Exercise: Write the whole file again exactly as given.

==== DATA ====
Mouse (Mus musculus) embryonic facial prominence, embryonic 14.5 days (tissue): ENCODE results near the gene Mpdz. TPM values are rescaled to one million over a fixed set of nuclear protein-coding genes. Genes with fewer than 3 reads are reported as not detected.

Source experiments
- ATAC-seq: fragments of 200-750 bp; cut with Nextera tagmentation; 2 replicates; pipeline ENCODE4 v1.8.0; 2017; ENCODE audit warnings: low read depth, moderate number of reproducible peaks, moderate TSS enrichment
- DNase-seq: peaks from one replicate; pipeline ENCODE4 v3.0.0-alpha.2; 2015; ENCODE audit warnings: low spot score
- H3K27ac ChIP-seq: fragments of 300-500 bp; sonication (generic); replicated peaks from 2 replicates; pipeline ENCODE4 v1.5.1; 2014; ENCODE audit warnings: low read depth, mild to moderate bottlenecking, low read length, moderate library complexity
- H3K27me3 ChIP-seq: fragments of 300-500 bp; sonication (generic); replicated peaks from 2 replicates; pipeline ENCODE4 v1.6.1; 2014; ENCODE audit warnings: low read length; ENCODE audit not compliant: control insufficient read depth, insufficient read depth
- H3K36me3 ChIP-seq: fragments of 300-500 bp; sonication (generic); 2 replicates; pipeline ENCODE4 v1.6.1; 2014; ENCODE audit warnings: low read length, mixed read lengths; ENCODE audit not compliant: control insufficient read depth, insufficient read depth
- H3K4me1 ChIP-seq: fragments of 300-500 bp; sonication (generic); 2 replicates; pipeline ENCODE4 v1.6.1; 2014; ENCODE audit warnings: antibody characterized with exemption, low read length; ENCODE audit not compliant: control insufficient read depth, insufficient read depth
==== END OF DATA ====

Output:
Mouse (Mus musculus) embryonic facial prominence, embryonic 14.5 days (tissue): ENCODE results near the gene Mpdz. TPM values are rescaled to one million over a fixed set of nuclear protein-coding genes. Genes with fewer than 3 reads are reported as not detected.

Source experiments
- ATAC-seq: fragments of 200-750 bp; cut with Nextera tagmentation; 2 replicates; pipeline ENCODE4 v1.8.0; 2017; ENCODE audit warnings: low read depth, moderate number of reproducible peaks, moderate TSS enrichment
- DNase-seq: peaks from one replicate; pipeline ENCODE4 v3.0.0-alpha.2; 2015; ENCODE audit warnings: low spot score
- H3K27ac ChIP-seq: fragments of 300-500 bp; sonication (generic); replicated peaks from 2 replicates; pipeline ENCODE4 v1.5.1; 2014; ENCODE audit warnings: low read depth, mild to moderate bottlenecking, low read length, moderate library complexity
- H3K27me3 ChIP-seq: fragments of 300-500 bp; sonication (generic); replicated peaks from 2 replicates; pipeline ENCODE4 v1.6.1; 2014; ENCODE audit warnings: low read length; ENCODE audit not compliant: control insufficient read depth, insufficient read depth
- H3K36me3 ChIP-seq: fragments of 300-500 bp; sonication (generic); 2 replicates; pipeline ENCODE4 v1.6.1; 2014; ENCODE audit warnings: low read length, mixed read lengths; ENCODE audit not compliant: control insufficient read depth, insufficient read depth
- H3K4me1 ChIP-seq: fragments of 300-500 bp; sonication (generic); 2 replicates; pipeline ENCODE4 v1.6.1; 2014; ENCODE audit warnings: antibody characterized with exemption, low read length; ENCODE audit not compliant: control insufficient read depth, insufficient read depth